and concluded that they were all flawed in one way or another.

                    2. re: Chuckles the Clone

                      Heh... ritual contamination! It's "just" in our heads, yes, but is it ever -firmly- in our heads!

                    3. I put my plastic ones in the dishwaser after every use. Tell your flatmates that you don't want to get sick and insist that they not cut raw meat and then not wash the boards. Washing something by hand never killed anyone -- but salmonella has.

                      1. you can buy plastic sheets to put over the board if you're worried about what beasties might be hiding in the plastic

                        1. Just FYI, I don't have a dishwasher.

                          13 Replies
                          1. re: Soop

                            Hey Soop,

                            I have a dish washer, it's been used for storage for 5+ years.

                            Truth is, don't need a dish washer to sanitize a cutting board, soap and water will remove most of bacteria, a vinegar wipe and time to air dry will finish the job.

                            http://www.hi-tm.com/Documents/Cutboa...

                            1. re: Demented

                              I think it helps that I know the water has to be damn hot. Like, I can't even keep my hand in there. I think that's gonna do a lot to kill the bacteria. Maybe I could get some vinegar when the cleaning stuff runs out, it's cheaper. Do you wipe surfaces with the vinegar too?

                              1. re: Soop

                                >>I think that's gonna do a lot to kill the bacteria

                                Well, not necessarily. Maybe you've got some of these:
                                http://en.wikipedia.org/wiki/Thermophile

                                That hi-tm.com study doesn't show anything more than that wiping
                                off a cutting surface after use might sortof help. Bacteria is a -huge-
                                group of organisms only a few of which cause human disease
                                and it's not clear at all that any of the harmful ones were involved
                                in that study. So we've learned precisely nothing about the behavior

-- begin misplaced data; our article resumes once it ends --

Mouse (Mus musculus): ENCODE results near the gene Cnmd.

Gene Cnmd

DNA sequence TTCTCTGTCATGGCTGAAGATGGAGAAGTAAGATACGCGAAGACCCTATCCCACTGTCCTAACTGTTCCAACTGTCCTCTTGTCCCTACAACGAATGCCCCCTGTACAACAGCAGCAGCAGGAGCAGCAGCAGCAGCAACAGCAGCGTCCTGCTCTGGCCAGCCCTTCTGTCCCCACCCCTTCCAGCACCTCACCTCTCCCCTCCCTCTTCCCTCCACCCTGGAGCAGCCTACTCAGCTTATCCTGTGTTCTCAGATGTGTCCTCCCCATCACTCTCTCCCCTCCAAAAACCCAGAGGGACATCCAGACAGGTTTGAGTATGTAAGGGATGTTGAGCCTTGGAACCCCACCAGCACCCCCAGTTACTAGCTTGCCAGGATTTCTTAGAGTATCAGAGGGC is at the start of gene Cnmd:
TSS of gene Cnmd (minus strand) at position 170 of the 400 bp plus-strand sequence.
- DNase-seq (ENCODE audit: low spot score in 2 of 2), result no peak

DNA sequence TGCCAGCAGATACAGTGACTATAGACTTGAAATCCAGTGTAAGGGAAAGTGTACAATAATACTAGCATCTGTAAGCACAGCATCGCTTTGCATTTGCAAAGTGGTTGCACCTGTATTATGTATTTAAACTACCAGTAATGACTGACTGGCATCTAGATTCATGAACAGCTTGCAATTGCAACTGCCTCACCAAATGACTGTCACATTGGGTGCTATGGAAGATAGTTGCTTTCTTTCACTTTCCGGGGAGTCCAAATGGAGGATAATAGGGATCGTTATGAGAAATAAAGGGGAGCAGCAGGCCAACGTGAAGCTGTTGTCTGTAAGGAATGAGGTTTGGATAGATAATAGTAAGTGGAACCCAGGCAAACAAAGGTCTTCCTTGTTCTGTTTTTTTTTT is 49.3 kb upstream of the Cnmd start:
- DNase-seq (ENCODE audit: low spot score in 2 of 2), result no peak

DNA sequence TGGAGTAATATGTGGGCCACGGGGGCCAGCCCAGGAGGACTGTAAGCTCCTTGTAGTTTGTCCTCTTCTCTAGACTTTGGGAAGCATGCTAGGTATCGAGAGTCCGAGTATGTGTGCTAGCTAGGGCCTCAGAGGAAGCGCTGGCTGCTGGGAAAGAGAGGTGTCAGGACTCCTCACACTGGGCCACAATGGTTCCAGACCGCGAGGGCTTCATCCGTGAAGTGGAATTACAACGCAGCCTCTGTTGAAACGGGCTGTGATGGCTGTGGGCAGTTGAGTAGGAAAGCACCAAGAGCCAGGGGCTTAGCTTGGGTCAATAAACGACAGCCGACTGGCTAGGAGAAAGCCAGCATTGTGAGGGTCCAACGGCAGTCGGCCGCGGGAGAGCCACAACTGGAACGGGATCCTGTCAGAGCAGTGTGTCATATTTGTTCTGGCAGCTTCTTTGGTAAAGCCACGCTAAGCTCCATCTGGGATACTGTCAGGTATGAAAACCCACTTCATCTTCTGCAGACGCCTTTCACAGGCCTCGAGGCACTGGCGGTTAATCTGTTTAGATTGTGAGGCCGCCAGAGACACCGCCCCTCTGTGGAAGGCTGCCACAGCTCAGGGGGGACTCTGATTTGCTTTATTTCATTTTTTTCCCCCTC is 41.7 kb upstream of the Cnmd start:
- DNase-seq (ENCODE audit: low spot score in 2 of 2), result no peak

of harmful bacteria in the presence of vinegar.

                                You realize that 90% of the cells in your body are bacteria, right?
                                If you're serious about it, the question needs to go a little deeper than
                                the fearmongering "OMG Bacteria!" ads for orange-colored soaps on
                                television and address specific issues. How can I keep e coli, shigella,
                                staph, and salmonella bacteria out of my kitchen and how can I mitigate
                                their effects if they do get in?

                                The answer, which has apparently kept our species alive for the past
                                quarter million years, seems to be, "a little soap and warm water after use."
                                and "buy fresh food from reliable sources" and "wash your hands after using
                                the bathroom."

                                1. re: Chuckles the Clone

                                  The hi-tm study speaks directly to the issue of removing bacteria found in food from wood and plastic cutting surfaces, also to sanitization of stainless steel.

                                  They express clearly in the Experimental Procedure, exactly what was used to contaminate the three surfaces. The number of microorganisms found on said surfaces before and after treatment.

                                  As to the temperature of the water, it's stated that 100°-110° water was used for a duration of 30 seconds with a scrub brush.

                                  Reading the whole paper shows the purpose of the study was in an attempt to get the FDA to approve vinegar as a sanitizer. Since there's no money in that, it will likely never happen.

                                  The surfaces had been contaminated with raw ground beef that had been left at room temp for 24 hours. Vinegar outperformed hot water and quaternary ammonium compound solution (FDA approved sanitizer) on all three surfaces.

                                  1. re: Demented